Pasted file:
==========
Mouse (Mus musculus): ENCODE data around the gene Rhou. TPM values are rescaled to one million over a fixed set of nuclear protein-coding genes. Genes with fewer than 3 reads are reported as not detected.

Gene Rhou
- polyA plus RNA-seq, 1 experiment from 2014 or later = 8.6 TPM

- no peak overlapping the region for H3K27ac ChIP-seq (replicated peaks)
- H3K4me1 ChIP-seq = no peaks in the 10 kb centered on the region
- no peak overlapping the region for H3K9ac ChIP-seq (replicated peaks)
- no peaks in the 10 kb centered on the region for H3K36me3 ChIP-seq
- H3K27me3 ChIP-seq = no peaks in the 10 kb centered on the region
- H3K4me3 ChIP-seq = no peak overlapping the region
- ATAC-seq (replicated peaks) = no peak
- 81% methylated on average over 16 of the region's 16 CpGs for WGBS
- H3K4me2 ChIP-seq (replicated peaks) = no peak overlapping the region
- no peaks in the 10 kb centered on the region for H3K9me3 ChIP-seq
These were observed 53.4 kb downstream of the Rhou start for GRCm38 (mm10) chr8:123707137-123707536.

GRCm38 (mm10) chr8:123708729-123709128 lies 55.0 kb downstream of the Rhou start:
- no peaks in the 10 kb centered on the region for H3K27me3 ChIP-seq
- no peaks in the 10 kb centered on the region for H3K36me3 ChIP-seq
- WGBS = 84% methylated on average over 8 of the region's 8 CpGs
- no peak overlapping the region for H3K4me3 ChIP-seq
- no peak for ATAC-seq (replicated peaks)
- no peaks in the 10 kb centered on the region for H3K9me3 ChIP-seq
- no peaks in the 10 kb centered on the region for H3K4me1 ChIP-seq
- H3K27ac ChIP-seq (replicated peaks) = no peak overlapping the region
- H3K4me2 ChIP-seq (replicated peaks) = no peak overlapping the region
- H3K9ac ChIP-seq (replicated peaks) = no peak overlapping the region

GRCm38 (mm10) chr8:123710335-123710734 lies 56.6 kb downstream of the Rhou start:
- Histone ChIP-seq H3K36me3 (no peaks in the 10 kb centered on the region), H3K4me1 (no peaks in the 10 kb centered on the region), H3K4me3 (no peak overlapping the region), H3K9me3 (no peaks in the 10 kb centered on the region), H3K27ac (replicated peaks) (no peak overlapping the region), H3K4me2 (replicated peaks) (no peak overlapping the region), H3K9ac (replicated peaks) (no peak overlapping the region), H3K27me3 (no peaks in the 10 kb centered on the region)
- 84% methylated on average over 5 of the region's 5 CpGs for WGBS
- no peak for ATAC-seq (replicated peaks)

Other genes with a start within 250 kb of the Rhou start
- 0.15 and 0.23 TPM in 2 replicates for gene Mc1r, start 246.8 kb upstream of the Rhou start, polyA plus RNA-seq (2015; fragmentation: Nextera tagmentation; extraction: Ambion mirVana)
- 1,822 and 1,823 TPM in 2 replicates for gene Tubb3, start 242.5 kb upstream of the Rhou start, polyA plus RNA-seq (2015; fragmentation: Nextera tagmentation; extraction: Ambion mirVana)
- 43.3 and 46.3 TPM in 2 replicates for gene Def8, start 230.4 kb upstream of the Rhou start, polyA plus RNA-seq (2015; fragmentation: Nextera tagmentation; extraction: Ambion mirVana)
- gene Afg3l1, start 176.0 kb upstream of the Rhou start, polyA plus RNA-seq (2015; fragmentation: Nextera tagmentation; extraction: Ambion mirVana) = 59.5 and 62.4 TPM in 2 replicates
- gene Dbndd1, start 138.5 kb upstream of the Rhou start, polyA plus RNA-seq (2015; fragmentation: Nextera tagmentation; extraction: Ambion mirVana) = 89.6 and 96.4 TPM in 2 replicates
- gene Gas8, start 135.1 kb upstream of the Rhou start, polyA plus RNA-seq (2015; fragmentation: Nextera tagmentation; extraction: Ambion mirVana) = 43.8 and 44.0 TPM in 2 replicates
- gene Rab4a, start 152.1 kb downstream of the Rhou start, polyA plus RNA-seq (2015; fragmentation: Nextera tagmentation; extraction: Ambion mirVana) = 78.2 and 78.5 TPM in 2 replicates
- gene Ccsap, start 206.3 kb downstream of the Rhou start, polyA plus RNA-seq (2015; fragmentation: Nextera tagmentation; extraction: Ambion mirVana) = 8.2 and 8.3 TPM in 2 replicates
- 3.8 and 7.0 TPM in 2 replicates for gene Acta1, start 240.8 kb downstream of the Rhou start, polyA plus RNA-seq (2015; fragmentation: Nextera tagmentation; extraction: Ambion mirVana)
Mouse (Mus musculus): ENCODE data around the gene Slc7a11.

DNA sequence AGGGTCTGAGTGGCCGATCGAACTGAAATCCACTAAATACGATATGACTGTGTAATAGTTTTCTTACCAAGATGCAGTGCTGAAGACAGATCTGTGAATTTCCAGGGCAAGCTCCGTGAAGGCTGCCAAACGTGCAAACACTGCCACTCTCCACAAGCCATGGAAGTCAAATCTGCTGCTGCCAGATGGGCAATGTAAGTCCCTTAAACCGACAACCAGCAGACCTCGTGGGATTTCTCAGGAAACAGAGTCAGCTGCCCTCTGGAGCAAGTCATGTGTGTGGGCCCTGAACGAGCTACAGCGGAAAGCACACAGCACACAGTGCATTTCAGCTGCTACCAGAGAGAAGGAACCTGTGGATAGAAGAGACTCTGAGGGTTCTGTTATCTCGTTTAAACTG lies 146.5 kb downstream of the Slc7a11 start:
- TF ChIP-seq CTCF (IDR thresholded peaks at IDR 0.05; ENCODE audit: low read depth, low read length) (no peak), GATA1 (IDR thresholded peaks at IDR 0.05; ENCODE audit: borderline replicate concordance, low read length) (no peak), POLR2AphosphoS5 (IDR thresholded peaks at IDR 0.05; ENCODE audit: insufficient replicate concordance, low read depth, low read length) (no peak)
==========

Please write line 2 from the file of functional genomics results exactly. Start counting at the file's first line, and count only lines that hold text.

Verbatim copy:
Gene Rhou